After two semi-disastrous experiences, I planned more carefully for my third round of cross-country skiing.
I only invited people who were willing to take a lesson with me. (It ended up just being two of us.)
I raced back to Gone West one evening to get to the cheaper outdoor clothing place before it closed, tried on every pair of snow pants on the clearance rack that looked vaguely like my size, and bought the only ones that were long enough. (They also happen to be a sort of teal/mint green. Yay.)
I bought toe warmers.
I was set.
The day was perfect: about 30 degrees up on the mountain, and snowing. The snow wasn't icy like the last time.
I offered to drive, but oddly J. preferred his Subaru. As if my 18 year old Civic couldn't handle snowy mountains. My little car was insulted, frankly. He did just fine in Colorado two years ago. I only had one sheriff's deputy follow me up the pass to make sure I got out alive. That's just normal, right?
So we made it, all-wheel drive and all, and taking a lesson turns out to be the best decision I've made in quite some time.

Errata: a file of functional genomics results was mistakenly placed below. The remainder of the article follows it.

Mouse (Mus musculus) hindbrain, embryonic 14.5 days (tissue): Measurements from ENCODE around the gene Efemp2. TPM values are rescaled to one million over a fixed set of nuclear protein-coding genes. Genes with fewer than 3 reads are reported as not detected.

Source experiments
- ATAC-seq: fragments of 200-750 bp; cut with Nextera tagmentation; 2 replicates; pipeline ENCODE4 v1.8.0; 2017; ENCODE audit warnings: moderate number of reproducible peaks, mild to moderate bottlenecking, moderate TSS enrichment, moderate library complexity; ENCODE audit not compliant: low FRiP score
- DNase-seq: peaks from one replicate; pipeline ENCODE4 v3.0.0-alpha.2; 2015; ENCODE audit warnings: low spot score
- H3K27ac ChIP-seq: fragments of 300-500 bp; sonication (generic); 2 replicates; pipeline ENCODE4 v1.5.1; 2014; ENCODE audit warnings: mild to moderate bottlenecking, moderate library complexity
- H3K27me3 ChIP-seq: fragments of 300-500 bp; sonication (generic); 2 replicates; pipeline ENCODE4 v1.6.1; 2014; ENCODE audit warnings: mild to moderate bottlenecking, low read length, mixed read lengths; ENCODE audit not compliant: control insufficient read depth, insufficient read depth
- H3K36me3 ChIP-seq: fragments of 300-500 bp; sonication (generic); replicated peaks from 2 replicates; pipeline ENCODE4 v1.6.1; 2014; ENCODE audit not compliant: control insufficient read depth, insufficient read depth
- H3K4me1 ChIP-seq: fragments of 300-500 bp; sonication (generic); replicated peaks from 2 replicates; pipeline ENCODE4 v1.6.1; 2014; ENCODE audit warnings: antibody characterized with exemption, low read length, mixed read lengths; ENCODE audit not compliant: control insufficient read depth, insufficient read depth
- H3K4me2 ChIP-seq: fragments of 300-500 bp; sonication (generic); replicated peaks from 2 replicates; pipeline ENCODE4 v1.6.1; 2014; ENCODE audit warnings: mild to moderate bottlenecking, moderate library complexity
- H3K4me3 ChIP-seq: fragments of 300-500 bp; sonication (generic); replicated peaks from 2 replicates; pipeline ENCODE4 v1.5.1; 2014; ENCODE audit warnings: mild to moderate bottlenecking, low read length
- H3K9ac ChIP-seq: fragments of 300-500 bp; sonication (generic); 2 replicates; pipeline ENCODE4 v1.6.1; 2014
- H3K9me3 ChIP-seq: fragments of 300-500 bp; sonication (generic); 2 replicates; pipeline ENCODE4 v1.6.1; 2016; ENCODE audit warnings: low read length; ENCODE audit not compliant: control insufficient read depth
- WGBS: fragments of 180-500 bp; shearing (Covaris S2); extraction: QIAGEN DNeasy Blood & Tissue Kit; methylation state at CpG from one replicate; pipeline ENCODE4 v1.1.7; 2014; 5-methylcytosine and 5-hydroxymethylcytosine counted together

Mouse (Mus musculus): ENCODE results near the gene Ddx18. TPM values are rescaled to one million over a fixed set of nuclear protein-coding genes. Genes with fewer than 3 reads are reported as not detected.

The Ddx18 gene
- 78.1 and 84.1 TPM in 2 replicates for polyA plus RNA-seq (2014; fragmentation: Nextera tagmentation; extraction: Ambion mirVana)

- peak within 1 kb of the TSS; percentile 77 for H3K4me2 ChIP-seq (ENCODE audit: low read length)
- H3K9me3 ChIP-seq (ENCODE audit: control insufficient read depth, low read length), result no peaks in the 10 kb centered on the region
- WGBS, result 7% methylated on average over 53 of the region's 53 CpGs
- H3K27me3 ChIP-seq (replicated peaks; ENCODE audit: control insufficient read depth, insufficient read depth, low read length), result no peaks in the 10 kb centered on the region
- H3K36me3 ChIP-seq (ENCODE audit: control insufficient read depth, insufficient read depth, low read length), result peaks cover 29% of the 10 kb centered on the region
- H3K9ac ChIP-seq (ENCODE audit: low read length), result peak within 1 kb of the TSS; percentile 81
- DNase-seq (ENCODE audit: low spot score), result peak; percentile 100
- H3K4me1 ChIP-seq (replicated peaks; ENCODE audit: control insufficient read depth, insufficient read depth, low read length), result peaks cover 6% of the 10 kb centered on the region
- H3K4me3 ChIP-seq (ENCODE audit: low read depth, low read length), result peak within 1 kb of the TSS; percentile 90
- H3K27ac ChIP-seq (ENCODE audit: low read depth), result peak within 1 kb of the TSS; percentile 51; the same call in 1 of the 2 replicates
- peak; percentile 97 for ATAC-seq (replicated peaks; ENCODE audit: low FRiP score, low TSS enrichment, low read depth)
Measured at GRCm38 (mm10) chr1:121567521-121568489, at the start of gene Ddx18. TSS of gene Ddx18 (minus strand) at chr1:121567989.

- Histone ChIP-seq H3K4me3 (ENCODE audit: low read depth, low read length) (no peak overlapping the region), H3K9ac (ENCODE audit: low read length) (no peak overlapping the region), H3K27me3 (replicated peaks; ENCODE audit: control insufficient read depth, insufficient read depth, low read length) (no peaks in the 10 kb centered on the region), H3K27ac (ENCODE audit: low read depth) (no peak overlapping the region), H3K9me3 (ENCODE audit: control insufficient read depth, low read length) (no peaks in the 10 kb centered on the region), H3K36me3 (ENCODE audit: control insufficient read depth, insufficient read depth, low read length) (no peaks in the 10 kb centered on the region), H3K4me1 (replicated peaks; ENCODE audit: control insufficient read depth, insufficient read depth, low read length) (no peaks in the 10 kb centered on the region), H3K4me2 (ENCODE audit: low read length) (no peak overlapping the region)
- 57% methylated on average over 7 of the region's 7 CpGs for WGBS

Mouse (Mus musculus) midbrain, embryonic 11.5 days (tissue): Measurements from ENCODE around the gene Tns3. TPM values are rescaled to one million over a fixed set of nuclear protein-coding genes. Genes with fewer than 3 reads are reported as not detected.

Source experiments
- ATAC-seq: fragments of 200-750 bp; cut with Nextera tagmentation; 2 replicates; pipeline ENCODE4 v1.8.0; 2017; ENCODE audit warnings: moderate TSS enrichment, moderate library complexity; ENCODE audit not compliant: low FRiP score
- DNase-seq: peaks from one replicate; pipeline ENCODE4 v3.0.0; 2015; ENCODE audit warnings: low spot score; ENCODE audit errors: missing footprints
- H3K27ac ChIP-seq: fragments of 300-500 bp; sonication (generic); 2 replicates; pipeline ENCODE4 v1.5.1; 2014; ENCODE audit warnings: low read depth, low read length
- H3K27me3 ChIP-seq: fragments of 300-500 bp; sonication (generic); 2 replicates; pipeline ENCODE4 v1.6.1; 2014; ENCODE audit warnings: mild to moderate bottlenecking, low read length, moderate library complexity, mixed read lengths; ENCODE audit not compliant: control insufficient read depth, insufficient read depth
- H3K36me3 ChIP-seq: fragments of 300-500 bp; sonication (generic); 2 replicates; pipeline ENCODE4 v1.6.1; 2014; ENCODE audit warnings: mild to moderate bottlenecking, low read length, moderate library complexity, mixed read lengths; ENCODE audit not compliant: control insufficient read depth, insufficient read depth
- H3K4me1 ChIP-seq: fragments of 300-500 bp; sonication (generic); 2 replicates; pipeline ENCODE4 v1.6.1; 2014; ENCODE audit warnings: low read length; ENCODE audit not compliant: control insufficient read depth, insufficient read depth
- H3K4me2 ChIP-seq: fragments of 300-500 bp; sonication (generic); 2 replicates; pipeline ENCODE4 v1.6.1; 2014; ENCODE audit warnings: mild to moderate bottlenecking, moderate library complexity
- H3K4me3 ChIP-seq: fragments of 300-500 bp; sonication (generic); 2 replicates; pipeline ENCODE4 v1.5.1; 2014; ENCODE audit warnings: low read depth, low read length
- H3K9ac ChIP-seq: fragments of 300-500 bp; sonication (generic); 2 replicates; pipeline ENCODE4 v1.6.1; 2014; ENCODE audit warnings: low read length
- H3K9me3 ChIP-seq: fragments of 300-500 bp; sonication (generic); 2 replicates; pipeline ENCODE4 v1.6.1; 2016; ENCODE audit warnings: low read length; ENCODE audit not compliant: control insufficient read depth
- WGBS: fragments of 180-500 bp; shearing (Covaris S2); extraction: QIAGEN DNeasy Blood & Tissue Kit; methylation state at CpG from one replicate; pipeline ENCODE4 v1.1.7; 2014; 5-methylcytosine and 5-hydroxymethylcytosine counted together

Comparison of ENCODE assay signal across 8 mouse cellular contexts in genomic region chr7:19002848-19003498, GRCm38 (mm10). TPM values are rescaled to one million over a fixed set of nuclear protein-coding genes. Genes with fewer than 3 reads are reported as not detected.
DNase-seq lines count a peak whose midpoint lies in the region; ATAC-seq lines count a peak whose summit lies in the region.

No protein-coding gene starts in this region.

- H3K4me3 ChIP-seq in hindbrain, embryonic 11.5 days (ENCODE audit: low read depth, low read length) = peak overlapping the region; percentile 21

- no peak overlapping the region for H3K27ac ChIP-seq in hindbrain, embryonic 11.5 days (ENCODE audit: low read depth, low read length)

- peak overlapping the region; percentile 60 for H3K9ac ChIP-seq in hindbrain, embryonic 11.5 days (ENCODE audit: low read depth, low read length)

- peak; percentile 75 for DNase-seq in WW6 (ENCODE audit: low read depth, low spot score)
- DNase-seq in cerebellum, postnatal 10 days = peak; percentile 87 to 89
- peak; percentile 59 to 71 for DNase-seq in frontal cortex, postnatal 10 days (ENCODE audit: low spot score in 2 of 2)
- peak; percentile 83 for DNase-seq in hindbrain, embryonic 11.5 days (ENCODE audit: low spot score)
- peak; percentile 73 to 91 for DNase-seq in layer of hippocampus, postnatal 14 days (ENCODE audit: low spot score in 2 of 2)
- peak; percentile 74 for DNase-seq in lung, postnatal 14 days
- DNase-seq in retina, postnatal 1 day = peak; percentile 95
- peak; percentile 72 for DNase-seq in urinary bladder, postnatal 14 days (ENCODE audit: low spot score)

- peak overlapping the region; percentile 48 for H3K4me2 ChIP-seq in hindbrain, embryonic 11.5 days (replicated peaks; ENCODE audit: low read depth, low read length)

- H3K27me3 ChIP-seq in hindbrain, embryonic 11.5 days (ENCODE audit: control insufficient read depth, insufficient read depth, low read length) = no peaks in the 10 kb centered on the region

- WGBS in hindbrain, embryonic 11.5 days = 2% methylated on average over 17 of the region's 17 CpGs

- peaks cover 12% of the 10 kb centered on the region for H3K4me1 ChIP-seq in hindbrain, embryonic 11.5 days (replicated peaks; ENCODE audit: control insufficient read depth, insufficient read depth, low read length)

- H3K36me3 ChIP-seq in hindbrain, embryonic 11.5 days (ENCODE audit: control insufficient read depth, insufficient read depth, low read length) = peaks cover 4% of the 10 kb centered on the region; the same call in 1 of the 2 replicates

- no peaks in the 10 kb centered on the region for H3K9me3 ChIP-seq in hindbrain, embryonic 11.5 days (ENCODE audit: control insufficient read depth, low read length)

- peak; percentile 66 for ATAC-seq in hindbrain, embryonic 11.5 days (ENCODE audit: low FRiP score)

I'm sure cross-country skiing just comes naturally for some people: they get on the skis and zip off into the sunset. I needed someone telling me to bend my ankles and look farther ahead than the tips of my skis and twist my hips just a bit and hit the ground with my poles right next to my foot. I learned thing I didn't know there were to learn.
A week later, back out on the trail in warm, slippery snow (it was raining, actually), I wasn't afraid to push off with my poles and go whizzing down the hill. I knew I could stop if I needed to stop. I didn't fall once.
On the drive home, someone rear-ended us in SHO's SUV, and when we pulled off to the side of the road, the bumper of the car that hit us was skewered on the SUV's trailer hitch. All involved necks were fine.